Spain, M., Fuller, G., Allard, S. 2020. Effects of habitat modifications on behavioral indicators of welfare for Madagascar giant hognose snakes (Leioheterodon madagascariensis). Animal Behavior and Cognition 7(1), 70–81.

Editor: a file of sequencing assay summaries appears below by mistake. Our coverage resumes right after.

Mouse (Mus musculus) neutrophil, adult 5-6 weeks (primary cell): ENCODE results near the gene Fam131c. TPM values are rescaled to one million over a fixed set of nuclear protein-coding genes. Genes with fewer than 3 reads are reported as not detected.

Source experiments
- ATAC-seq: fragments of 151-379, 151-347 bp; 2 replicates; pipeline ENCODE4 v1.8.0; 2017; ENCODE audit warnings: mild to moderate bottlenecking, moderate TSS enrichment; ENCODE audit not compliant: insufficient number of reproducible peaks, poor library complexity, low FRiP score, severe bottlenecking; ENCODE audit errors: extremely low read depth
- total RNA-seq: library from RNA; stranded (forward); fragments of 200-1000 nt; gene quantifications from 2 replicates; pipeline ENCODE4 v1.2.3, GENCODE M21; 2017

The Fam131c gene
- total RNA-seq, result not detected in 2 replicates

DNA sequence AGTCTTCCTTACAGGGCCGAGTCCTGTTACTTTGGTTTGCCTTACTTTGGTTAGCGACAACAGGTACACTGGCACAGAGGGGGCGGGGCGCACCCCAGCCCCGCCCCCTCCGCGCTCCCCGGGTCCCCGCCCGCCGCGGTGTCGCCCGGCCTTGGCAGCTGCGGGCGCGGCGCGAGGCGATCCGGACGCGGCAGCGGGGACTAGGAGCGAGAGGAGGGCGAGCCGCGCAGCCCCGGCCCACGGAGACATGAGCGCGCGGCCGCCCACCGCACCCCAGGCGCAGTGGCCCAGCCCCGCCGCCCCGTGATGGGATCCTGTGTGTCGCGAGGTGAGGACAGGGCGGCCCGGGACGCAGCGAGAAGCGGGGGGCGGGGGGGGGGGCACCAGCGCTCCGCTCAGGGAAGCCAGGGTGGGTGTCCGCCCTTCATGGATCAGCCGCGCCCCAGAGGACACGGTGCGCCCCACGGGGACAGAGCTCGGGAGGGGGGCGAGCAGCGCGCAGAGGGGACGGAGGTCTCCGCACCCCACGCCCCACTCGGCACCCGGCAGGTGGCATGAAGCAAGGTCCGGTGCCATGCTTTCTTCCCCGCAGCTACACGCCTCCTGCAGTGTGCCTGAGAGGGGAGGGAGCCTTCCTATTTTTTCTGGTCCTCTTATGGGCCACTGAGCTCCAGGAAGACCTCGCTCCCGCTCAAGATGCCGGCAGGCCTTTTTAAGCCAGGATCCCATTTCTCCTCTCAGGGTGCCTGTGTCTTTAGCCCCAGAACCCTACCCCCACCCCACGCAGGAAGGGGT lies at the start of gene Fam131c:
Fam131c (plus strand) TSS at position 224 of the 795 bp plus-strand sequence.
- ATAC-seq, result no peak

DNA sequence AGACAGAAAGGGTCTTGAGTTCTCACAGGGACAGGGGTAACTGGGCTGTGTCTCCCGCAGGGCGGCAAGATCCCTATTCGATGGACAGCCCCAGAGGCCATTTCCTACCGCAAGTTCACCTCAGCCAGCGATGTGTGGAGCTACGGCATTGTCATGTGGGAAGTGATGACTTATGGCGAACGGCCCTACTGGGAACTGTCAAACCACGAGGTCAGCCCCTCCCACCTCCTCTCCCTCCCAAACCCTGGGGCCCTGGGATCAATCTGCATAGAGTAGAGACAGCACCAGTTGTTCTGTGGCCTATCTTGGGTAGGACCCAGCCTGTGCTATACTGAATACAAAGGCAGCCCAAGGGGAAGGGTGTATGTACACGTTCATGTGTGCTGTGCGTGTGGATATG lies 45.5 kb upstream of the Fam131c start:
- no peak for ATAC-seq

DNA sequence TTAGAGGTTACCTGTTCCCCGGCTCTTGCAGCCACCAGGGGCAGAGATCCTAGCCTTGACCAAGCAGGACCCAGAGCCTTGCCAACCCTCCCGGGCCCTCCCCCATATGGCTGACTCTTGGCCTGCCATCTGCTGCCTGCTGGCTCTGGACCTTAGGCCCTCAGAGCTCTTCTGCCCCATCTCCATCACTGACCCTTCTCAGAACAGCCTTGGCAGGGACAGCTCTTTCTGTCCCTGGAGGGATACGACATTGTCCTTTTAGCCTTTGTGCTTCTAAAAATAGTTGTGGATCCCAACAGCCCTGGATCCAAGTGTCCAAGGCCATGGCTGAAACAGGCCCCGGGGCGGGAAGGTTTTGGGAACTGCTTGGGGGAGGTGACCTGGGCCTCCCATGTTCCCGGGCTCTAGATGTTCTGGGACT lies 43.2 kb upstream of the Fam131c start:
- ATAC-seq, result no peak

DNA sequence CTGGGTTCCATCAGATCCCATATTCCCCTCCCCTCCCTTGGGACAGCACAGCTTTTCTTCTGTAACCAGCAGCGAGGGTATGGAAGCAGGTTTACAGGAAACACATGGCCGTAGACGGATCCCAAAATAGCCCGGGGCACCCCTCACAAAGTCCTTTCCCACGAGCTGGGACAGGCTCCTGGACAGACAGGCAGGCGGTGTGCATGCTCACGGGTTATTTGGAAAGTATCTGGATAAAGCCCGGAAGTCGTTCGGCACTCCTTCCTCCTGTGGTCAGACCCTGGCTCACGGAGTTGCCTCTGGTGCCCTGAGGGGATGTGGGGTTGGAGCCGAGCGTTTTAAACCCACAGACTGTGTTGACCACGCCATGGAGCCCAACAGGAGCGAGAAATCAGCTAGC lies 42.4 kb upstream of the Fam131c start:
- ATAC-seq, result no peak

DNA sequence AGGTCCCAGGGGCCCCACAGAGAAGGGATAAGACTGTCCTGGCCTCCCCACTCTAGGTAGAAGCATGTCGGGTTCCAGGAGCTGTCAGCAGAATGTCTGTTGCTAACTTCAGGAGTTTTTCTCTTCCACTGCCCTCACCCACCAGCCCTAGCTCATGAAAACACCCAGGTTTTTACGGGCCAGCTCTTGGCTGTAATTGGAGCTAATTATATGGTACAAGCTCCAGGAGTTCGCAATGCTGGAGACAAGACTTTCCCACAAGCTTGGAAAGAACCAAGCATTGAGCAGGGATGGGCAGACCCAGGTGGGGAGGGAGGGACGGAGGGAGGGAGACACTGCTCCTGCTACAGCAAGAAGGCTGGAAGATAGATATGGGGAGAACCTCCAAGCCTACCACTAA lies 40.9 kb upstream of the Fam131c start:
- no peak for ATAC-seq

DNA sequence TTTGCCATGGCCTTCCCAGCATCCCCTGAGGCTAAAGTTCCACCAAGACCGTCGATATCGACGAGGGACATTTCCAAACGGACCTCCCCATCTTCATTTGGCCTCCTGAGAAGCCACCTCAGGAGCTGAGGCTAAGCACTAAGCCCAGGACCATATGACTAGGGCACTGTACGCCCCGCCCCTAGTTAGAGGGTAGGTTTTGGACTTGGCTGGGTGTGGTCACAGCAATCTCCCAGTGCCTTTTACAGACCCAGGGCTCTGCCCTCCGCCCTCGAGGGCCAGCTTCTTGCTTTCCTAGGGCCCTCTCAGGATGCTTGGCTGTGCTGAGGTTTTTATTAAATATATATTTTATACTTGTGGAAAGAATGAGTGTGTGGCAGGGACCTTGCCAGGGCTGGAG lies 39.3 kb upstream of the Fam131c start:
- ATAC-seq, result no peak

Although historically understudied, the empirical evaluation of captive reptile welfare is becoming more common, and zoos continue making modifications to their reptile facilities with the goal of improving welfare. In this study, we evaluated the impacts of habitat modifications on the behavior of five Madagascar giant hognose snakes (Leioheterodon madagascariensis) housed in the Holden Reptile Conservation Center at the Detroit Zoo. The snakes’ enclosures were modified from smaller stainless steel boxes with newspaper substrate and plastic hide boxes to larger enclosures with open glass fronts and naturalistic elements. Along with nearly doubling enclosure size, the new enclosures featured a deep sand/mulch mixture for substrate instead of newspaper, as well as corkbark furnishings in addition to the plastic hide boxes. We hypothesized that the modifications made to the enclosures would provide opportunities for the expression of species-typical behaviors, such as exploration, digging (an important foraging behavior for hognose species), and locomotion, as well as increased behavioral diversity and overall activity levels. Each individual was observed for a total of 7.7 hrs with approximately 3.8 hrs in both the baseline and modified conditions. Data were collected using both scan and all-occurrence sampling methods in 10min focal observation sessions, twice daily, three times a week. Generalized linear mixed models showed that the modified habitats increased behavioral diversity and environmental exploration compared to baseline data. One snake showed substantially different behavioral trends due to a unique medical condition, highlighting the need to consider individual differences when evaluating snake welfare. These results support our hypothesis and provide evidence that habitat modifications informed by ecology and natural history are successful in promoting speciestypical behaviors as indicators of positive welfare in snakes.

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